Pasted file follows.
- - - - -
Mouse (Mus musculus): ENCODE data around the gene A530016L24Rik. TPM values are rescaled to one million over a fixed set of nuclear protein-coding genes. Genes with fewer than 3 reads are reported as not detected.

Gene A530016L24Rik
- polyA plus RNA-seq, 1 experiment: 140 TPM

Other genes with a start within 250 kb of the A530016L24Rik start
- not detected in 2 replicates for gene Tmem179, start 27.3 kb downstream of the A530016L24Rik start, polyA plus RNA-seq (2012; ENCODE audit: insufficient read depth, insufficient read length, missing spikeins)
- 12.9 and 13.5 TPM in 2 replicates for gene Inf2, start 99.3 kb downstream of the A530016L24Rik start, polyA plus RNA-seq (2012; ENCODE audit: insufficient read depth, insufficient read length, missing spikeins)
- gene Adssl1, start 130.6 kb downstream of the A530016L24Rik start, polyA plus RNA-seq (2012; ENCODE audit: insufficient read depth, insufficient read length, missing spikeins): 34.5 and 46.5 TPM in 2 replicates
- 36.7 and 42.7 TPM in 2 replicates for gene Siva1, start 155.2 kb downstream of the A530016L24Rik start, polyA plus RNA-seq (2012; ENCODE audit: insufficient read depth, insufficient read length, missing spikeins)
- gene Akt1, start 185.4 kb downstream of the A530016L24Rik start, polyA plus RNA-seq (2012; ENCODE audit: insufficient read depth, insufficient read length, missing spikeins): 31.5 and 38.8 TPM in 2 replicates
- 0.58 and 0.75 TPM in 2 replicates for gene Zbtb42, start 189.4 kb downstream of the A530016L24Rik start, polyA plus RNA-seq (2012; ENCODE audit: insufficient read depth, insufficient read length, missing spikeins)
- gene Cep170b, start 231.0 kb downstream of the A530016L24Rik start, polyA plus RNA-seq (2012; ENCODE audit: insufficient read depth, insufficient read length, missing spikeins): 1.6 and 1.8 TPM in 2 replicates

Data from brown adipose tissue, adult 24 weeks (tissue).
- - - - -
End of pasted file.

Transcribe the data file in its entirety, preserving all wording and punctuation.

Mouse (Mus musculus): ENCODE data around the gene A530016L24Rik. TPM values are rescaled to one million over a fixed set of nuclear protein-coding genes. Genes with fewer than 3 reads are reported as not detected.

Gene A530016L24Rik
- polyA plus RNA-seq, 1 experiment: 140 TPM

Other genes with a start within 250 kb of the A530016L24Rik start
- not detected in 2 replicates for gene Tmem179, start 27.3 kb downstream of the A530016L24Rik start, polyA plus RNA-seq (2012; ENCODE audit: insufficient read depth, insufficient read length, missing spikeins)
- 12.9 and 13.5 TPM in 2 replicates for gene Inf2, start 99.3 kb downstream of the A530016L24Rik start, polyA plus RNA-seq (2012; ENCODE audit: insufficient read depth, insufficient read length, missing spikeins)
- gene Adssl1, start 130.6 kb downstream of the A530016L24Rik start, polyA plus RNA-seq (2012; ENCODE audit: insufficient read depth, insufficient read length, missing spikeins): 34.5 and 46.5 TPM in 2 replicates
- 36.7 and 42.7 TPM in 2 replicates for gene Siva1, start 155.2 kb downstream of the A530016L24Rik start, polyA plus RNA-seq (2012; ENCODE audit: insufficient read depth, insufficient read length, missing spikeins)
- gene Akt1, start 185.4 kb downstream of the A530016L24Rik start, polyA plus RNA-seq (2012; ENCODE audit: insufficient read depth, insufficient read length, missing spikeins): 31.5 and 38.8 TPM in 2 replicates
- 0.58 and 0.75 TPM in 2 replicates for gene Zbtb42, start 189.4 kb downstream of the A530016L24Rik start, polyA plus RNA-seq (2012; ENCODE audit: insufficient read depth, insufficient read length, missing spikeins)
- gene Cep170b, start 231.0 kb downstream of the A530016L24Rik start, polyA plus RNA-seq (2012; ENCODE audit: insufficient read depth, insufficient read length, missing spikeins): 1.6 and 1.8 TPM in 2 replicates

Data from brown adipose tissue, adult 24 weeks (tissue).